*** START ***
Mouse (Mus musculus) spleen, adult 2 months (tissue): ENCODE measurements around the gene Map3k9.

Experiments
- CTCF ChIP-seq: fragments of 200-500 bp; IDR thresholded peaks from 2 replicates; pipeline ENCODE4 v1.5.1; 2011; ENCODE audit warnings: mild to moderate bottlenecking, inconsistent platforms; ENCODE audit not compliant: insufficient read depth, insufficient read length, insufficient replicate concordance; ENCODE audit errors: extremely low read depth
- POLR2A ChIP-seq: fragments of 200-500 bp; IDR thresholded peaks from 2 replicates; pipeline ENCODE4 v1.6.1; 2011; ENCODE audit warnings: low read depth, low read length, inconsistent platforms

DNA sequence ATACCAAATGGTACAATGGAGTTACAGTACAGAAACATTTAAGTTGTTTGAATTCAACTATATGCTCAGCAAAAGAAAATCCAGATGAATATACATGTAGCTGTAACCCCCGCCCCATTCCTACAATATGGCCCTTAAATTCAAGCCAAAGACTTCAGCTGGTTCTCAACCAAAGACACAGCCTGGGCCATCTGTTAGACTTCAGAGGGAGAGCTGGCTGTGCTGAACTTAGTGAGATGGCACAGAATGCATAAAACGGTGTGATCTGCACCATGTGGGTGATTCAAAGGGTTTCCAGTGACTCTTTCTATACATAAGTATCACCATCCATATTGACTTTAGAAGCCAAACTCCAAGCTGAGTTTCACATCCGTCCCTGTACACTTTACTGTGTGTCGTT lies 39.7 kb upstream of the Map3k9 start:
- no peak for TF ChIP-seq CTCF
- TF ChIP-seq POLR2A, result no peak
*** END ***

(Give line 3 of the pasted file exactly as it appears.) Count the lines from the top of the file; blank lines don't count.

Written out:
- CTCF ChIP-seq: fragments of 200-500 bp; IDR thresholded peaks from 2 replicates; pipeline ENCODE4 v1.5.1; 2011; ENCODE audit warnings: mild to moderate bottlenecking, inconsistent platforms; ENCODE audit not compliant: insufficient read depth, insufficient read length, insufficient replicate concordance; ENCODE audit errors: extremely low read depth